Neither flogging nor kicking could make them go back to their wretched hovels. Soon, obsessed Picts filled nearly an acre in front of Fergus’s tent. “You’ve got to do something about the smell!” his Queen commanded. “They’re Picts. They will not bathe.” replied King Fergus as he threw up his hands in despair.
Finally, Fergus had an inspiration. He ordered a clock case to be made that was identical to his Grandfather’s clock. He had the imitation clock put into a wagon. The horses pulled it into the Highlands, followed by the vast horde of worshipful Picts. When it got to a high point, the driver whipped the horse, the clock fell off the wagon, plunged over a cliff, and was shattered to bits on the rocks, below.
The Picts raced down to the canyon floor, and tried to reassemble the pieces. So many came to help put the clock back together that its scattered components became the site of the first city ever built by Picts. It is still called Glasgow, which, roughly translated from the Pictish, is “We tried to put it together, but were driven to drink because it was so hard.” The transition from clock repair to alcoholism took less than a week. On the bright side, their attempt at fixing the clock did keep more Picts sober for a longer time than ever before. Or, since.
Their fascination for timepieces was undiminished by the passage of the time they could not measure. When their descendants saw Queen Margaret’s wristwatch, an early Saxon invention, they nearly went mad from the frustration of not knowing how it worked, but knowing even better that they could never make such a thing.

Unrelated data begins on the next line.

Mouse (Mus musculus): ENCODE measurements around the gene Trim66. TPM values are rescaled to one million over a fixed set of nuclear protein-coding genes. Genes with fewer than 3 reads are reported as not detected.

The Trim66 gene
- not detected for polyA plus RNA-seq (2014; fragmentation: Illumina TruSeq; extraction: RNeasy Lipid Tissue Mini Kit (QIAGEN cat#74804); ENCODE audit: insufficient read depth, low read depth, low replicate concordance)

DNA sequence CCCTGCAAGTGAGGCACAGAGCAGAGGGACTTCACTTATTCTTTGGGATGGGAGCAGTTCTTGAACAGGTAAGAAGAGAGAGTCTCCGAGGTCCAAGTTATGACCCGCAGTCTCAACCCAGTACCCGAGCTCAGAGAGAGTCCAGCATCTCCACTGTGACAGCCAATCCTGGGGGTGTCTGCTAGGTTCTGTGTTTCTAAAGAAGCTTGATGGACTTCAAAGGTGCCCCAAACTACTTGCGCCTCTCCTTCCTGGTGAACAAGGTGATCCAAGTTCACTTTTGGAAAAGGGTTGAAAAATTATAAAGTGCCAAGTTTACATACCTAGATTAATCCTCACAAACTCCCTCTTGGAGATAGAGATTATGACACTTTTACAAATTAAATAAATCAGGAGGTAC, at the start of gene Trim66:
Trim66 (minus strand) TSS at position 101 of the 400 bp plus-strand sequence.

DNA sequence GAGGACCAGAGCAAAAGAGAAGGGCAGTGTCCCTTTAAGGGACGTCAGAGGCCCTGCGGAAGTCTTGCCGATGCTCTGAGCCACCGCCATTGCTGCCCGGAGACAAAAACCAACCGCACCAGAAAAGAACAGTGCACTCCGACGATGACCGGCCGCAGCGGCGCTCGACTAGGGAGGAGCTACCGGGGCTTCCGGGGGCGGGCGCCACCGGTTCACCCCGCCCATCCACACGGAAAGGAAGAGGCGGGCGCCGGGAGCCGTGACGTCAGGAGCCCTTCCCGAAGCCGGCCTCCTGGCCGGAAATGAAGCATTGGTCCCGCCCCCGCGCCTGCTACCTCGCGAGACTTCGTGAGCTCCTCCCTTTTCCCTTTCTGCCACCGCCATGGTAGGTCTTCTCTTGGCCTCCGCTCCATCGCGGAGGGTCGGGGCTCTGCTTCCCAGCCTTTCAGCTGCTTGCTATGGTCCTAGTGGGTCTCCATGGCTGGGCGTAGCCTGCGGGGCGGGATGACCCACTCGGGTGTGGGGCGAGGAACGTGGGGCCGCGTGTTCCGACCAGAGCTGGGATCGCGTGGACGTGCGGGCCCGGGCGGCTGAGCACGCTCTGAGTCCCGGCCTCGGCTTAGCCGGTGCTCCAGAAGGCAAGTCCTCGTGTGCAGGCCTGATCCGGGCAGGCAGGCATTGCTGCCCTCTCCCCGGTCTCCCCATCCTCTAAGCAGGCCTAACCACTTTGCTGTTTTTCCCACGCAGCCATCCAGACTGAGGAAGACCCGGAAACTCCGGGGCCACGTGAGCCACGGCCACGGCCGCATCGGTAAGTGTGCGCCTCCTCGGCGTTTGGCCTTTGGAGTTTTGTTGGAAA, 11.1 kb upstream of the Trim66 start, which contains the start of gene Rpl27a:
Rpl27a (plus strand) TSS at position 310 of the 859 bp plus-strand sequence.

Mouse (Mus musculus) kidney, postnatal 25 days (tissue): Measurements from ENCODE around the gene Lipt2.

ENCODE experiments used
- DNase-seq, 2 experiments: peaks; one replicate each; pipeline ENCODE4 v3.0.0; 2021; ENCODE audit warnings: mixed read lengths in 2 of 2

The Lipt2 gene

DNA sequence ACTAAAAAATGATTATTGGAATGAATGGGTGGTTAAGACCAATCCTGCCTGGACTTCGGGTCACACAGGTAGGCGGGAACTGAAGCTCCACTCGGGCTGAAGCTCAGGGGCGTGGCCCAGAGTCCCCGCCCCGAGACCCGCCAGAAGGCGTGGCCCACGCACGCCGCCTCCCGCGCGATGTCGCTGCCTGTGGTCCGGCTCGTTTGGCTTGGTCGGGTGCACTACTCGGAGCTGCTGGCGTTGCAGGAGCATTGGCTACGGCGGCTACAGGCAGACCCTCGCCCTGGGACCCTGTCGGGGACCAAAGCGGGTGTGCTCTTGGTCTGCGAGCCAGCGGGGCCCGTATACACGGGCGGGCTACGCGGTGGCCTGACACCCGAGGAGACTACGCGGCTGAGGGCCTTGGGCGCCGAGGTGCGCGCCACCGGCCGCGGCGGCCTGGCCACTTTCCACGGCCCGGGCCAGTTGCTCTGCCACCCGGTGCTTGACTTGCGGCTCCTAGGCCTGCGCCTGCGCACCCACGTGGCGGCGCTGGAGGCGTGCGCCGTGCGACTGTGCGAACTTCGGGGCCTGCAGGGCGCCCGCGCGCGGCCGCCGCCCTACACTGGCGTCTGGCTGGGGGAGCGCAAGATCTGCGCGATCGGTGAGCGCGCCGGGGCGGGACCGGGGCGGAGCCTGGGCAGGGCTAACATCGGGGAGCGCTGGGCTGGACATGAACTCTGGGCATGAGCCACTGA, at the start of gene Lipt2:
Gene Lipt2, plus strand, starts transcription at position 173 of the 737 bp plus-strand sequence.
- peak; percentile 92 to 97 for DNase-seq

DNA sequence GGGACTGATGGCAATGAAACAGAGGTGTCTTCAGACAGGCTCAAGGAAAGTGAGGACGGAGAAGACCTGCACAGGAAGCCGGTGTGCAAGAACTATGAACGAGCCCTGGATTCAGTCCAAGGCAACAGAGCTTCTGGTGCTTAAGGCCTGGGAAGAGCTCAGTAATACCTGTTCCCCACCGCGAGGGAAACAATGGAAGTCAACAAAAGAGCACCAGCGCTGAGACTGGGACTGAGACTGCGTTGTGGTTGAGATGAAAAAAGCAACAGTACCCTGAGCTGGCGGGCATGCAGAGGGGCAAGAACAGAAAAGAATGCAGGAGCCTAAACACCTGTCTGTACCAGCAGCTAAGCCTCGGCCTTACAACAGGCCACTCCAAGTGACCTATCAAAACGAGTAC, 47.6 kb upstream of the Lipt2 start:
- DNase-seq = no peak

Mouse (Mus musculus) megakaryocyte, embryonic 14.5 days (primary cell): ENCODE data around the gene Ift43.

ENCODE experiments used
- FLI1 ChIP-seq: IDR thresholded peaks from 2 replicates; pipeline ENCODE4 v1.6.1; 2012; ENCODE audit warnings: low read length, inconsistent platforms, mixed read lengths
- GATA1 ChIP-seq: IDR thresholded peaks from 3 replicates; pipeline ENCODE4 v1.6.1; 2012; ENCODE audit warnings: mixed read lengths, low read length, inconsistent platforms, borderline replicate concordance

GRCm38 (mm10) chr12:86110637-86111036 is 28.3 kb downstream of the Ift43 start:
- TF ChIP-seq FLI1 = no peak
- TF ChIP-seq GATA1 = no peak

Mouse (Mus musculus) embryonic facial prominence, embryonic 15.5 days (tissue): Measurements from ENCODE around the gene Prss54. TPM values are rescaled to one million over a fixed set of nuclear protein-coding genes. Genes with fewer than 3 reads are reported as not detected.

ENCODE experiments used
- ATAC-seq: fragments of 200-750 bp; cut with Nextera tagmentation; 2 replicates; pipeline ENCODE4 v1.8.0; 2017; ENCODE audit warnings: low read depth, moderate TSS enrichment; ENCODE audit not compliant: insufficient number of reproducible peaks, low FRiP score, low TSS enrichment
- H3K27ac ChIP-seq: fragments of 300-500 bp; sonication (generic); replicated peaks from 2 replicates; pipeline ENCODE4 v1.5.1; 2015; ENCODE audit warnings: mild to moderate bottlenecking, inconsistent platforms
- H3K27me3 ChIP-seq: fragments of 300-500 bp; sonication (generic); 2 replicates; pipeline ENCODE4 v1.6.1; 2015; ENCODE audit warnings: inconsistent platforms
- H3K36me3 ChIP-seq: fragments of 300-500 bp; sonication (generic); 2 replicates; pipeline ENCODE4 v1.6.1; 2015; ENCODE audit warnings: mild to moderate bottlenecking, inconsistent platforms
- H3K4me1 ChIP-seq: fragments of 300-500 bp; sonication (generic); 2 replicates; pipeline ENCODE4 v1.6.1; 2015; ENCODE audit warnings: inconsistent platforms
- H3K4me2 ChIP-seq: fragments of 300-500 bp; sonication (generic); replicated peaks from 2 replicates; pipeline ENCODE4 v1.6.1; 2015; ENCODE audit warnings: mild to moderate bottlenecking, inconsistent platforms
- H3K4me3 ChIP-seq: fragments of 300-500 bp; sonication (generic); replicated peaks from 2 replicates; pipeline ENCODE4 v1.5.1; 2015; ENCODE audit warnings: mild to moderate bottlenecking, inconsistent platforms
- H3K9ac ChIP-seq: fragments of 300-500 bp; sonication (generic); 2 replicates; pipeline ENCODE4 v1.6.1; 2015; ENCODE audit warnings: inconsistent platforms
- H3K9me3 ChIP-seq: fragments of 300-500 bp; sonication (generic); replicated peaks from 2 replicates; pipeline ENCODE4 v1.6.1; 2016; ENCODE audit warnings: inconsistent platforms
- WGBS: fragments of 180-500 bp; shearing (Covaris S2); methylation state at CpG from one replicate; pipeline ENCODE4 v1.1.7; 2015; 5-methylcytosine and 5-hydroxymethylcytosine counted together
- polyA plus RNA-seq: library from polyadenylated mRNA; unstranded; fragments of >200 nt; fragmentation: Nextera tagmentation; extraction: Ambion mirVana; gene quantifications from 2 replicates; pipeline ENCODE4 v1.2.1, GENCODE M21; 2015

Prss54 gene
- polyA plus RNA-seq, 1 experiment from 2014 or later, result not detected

“All this inventing things that they do just makes us feel badly about ourselves. It is what drives us to drink as much we do.” they claimed, and the Liberal Party they eternally support has institutionalized that hatred of their own, personal inadequacy into their first, but unwritten, Party Platform. Now, no one in the Pictish territories is allowed to have a new idea. Neither do they allow children to read, write, or do even the simplest sums. “It’s the way we should be. Uncorrupted.” they announce to anyone who cares enough to listen.
The clans Chattan.
The brightest identifiable peoples in the Highlands worshipped cats. To this day, there are dimly remembered mottos that some clans retain from the ancient religion of the cat worshippers. “Touch not the cat without a glove.” is a typically indecipherable such proverb.
Much of the long, cold No Ducks was spent discussing this vital issue in the frigid, roofless huts. “We think it means you shouldn’t touch a cat unless you’re wearin’ a glove.” insisted one group, whose viewpoints crystallized into a political party from which the modern Tory party has its roots.
“Nay, it don’t mean that at all. It means you shouldn’t touch a cat unless it’s wearin’ a glove! People shouldn’t wear gloves because they aren’t natural.” claimed those whose religious beliefs would eventually become Liberals.
The same statements were flung back and forth between the two groups of Picts with little variation. Volume increased over hours, and the discussion usually ended with the “tossin’ of the caber”. In that contest, each group took turns trying to kill the other’s cat by dropping a section of telephone pole from a high cliff onto a loosely tethered feline two hundred feet below. The first to “squish the cat” won the contest. Since the cats were attached by thirty foot ropes to a stake, far more cats were strangled or starved to death than were squished.
Up to the present time, there has been absolutely no increase in the complexity of Highland political dialogue, though the “tossin’ of the caber” has been replaced with “Last man to pass out wins!”, followed by the tapping of a keg from Edinburgh.
Despite the ban on intellectual endeavors, an early member of the Clans Chattan did achieve international fame by inventing the first litter box. Filling an old orange crate brought back from a farming expedition with sand and sticking it in the corner of a freezing hut gave the cats a place to go to the bathroom. This process was endlessly examined and enjoyed by whole families.